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Old 04-07-2018, 06:45 AM   #12
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I do it the old fashioned way and have since --- well as long as I've owned a towed trailer.

There are a couple reasons, well actually more. The first is that it takes at least a full tube of four buck/tube grease to lube those bearing and fill the hub initially. Then if you really want to do it right, you still need to pump at least a half tube of grease back in there every time you get the urge. That discolored grease that you see oozing around the spindle nut washer (yes, the washer, not the Zerk) is only from that outer bearing. You can only guess where that cruddy stuff from the inner bearing goes. Yep, it mixes with the new and helps keep that hub filled plus adds a bit of unsprung weight.

Then there is that seal. It really is not a very good part and the land that it rides on plus the land behind it are pretty small for what they need to do to prevent fouling the brake shoes and magnet surfaces. Take a look at the attached photo. This is a brand new spindle on a 6K axle. Larger are virtually identical and you will see the seal surfaces - the last one before the forging flaw ith the grease hole just in front of that surface. Not noch height to restain a seal - lesss ten .0625 (1/16").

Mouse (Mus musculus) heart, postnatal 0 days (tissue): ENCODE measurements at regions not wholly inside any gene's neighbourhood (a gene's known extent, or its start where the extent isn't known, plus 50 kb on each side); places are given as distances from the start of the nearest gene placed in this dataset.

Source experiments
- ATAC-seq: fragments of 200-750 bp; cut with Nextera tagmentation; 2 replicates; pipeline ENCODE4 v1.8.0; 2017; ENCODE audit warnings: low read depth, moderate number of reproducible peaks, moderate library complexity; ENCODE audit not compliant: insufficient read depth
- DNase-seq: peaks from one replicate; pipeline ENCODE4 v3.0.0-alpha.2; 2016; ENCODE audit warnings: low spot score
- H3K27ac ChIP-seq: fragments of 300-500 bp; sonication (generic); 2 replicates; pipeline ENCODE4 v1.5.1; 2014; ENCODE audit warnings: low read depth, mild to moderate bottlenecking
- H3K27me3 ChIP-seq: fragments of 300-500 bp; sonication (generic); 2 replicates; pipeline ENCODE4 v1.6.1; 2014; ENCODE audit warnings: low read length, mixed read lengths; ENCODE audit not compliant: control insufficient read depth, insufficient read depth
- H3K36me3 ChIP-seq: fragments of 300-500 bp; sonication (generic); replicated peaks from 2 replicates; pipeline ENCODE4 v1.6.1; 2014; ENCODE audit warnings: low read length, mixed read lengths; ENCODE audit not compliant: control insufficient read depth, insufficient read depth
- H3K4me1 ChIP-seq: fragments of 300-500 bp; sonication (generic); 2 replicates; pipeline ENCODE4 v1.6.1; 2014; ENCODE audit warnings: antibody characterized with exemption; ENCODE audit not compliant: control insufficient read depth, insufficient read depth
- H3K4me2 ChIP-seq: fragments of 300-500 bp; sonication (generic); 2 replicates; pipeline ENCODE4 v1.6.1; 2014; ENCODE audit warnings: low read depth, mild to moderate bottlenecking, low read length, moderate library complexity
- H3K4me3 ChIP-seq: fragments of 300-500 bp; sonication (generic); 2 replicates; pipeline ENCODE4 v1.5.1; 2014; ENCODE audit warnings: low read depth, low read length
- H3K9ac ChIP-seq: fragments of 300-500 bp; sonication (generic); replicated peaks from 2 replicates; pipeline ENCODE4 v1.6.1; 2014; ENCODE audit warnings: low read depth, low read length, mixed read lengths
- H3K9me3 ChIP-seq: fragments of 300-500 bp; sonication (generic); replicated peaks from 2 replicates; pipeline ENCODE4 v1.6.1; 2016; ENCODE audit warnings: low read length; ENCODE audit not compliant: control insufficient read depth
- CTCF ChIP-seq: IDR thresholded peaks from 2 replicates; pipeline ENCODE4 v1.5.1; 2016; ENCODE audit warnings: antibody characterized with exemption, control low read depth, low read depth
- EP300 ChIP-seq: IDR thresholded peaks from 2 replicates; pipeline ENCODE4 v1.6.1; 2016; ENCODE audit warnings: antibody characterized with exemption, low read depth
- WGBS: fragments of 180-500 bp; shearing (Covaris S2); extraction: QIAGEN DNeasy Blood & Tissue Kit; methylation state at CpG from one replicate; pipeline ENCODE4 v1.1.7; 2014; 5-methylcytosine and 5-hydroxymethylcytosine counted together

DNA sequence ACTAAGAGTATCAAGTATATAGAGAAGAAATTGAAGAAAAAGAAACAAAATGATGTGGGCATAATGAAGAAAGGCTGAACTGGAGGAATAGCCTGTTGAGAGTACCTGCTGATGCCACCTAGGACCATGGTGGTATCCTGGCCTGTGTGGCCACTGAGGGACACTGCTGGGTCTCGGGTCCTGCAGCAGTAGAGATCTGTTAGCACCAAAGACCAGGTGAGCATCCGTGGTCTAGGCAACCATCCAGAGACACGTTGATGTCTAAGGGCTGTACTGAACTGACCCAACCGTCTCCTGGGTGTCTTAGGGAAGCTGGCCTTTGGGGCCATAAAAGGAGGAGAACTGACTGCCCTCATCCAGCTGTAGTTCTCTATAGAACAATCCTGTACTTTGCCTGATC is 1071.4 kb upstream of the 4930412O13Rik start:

Repacking wheel bearings (and inspecting brakes) is NOT a nice clean project. It does take some time and can be expensive if you are not a DIYer - but still better then sitting along an interstate in West Overshoe on a Saturday evening with a smoking hub.

Your choice on how you want to lube bearings. But as always, the above is only my opinion though based on my many yeras and many miles hauling an RV. I have even gone to the (minor) cost of plugging the wheel's hub caps hole with a part from etrailer.
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File Type: gif RV-spindle-stub2-1.gif (205.6 KB, 12 views)
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Old 04-07-2018, 08:35 AM   #13
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Why did you get the drums turned after only 6 k miles and the brakes were well greased
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Old 04-11-2018, 08:38 AM   #14
Michael and Kay
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I completely agree. I only used ez lube once and grease my brake shoes great. I am in process of ordering new brakes. I will always repack bearings old fashion way from now on. That way I know what I have and where the grease is.
Thanks for information. Michael
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Old 04-06-2018, 09:27 PM   #15
1retired06